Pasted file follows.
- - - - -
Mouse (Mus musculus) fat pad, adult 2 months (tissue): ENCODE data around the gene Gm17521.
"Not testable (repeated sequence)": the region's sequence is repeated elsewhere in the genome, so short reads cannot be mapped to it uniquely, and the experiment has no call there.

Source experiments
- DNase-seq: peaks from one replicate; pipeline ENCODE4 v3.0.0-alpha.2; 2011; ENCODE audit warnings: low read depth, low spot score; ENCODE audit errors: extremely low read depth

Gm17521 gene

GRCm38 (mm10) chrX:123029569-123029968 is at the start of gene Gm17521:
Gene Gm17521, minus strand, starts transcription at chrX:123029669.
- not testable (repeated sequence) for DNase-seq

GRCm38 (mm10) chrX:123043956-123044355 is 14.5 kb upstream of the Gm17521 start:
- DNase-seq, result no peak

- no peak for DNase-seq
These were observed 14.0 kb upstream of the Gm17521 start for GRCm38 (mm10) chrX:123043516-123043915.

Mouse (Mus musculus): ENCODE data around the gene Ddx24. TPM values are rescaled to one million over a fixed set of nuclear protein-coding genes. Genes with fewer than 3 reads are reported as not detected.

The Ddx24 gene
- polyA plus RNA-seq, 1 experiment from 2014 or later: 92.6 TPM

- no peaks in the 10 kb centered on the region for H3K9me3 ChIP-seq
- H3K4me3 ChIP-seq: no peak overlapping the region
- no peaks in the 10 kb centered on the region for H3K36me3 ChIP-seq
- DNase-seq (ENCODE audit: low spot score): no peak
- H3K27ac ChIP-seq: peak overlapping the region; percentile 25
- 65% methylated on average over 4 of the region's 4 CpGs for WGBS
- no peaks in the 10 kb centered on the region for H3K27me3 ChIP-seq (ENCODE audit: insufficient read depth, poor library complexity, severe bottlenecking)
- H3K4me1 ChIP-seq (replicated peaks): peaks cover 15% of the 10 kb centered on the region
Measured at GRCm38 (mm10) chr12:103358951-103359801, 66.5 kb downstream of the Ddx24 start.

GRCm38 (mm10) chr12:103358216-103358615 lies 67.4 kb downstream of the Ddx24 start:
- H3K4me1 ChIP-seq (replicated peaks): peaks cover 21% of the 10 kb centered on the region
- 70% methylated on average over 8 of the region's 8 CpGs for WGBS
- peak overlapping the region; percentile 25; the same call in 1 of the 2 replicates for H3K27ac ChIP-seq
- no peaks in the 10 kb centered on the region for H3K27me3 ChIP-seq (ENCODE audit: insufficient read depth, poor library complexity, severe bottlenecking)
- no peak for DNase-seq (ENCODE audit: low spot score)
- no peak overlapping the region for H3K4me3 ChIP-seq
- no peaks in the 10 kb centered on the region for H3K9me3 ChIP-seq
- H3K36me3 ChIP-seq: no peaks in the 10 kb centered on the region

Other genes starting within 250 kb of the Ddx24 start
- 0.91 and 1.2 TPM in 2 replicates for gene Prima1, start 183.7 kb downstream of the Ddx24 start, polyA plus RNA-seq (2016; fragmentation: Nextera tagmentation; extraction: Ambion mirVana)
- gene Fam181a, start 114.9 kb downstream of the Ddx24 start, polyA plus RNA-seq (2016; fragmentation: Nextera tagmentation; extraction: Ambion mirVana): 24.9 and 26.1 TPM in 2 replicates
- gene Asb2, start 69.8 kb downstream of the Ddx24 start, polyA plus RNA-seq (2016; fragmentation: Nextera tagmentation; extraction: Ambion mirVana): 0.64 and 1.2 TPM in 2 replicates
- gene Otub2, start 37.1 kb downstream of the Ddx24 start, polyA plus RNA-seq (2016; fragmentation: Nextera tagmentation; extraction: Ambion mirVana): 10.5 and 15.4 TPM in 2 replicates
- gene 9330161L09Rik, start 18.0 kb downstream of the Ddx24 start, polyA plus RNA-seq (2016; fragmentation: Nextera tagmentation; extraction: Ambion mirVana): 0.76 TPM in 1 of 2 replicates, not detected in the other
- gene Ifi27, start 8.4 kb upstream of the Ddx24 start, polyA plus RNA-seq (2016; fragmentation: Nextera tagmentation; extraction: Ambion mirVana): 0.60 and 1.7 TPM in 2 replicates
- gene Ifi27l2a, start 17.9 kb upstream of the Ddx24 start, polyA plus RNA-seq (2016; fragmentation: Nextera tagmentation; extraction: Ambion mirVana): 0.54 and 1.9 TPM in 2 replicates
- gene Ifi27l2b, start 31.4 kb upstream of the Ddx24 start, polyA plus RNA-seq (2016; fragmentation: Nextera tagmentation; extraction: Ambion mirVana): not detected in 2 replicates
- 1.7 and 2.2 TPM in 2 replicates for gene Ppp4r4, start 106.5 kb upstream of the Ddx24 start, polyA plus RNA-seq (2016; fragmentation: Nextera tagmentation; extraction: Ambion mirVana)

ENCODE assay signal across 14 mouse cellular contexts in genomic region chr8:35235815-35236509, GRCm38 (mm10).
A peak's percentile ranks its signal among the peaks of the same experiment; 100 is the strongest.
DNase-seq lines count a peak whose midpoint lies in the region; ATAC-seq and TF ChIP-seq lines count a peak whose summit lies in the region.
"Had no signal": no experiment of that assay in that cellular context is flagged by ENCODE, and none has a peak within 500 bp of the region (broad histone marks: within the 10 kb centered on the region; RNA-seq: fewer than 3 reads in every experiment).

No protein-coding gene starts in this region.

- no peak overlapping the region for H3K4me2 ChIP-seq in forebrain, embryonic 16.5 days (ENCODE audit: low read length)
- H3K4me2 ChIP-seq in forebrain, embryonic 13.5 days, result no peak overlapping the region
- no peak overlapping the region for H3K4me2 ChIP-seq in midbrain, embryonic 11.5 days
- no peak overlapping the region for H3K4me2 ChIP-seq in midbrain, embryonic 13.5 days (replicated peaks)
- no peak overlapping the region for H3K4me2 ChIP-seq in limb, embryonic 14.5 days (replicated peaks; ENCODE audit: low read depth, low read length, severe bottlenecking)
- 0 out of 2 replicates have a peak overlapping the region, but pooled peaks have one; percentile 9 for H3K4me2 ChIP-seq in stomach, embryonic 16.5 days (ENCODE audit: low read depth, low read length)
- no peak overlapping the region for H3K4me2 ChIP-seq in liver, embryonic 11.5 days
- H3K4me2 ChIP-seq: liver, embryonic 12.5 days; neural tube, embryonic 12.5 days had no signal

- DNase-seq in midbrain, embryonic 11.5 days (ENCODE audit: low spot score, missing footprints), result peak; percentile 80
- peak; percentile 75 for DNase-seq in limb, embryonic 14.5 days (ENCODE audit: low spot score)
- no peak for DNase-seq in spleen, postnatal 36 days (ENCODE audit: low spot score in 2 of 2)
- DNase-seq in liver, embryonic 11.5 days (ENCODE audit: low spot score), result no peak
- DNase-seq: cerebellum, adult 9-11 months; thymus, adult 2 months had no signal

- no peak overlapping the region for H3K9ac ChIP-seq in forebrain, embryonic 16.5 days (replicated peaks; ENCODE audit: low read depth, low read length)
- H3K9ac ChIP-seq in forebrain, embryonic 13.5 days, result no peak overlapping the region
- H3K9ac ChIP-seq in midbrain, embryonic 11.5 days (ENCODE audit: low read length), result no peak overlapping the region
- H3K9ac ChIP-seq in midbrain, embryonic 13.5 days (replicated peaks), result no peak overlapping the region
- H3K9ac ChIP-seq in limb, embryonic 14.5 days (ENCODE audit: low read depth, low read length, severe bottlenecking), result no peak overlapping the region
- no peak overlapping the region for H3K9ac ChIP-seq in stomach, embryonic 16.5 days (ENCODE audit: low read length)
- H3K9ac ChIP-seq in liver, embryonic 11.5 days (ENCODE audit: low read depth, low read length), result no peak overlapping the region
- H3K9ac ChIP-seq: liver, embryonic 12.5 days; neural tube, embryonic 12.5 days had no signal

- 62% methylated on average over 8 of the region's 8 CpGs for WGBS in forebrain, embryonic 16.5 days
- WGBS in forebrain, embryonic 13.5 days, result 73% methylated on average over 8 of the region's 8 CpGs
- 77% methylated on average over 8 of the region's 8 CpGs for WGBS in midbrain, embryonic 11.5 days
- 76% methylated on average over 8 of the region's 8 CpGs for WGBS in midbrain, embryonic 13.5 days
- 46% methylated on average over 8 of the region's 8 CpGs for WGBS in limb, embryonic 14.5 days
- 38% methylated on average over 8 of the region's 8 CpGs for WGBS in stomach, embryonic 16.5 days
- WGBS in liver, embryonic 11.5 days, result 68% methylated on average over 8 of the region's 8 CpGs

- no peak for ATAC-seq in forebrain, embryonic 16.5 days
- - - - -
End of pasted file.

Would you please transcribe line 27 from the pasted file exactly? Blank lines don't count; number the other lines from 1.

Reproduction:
- 70% methylated on average over 8 of the region's 8 CpGs for WGBS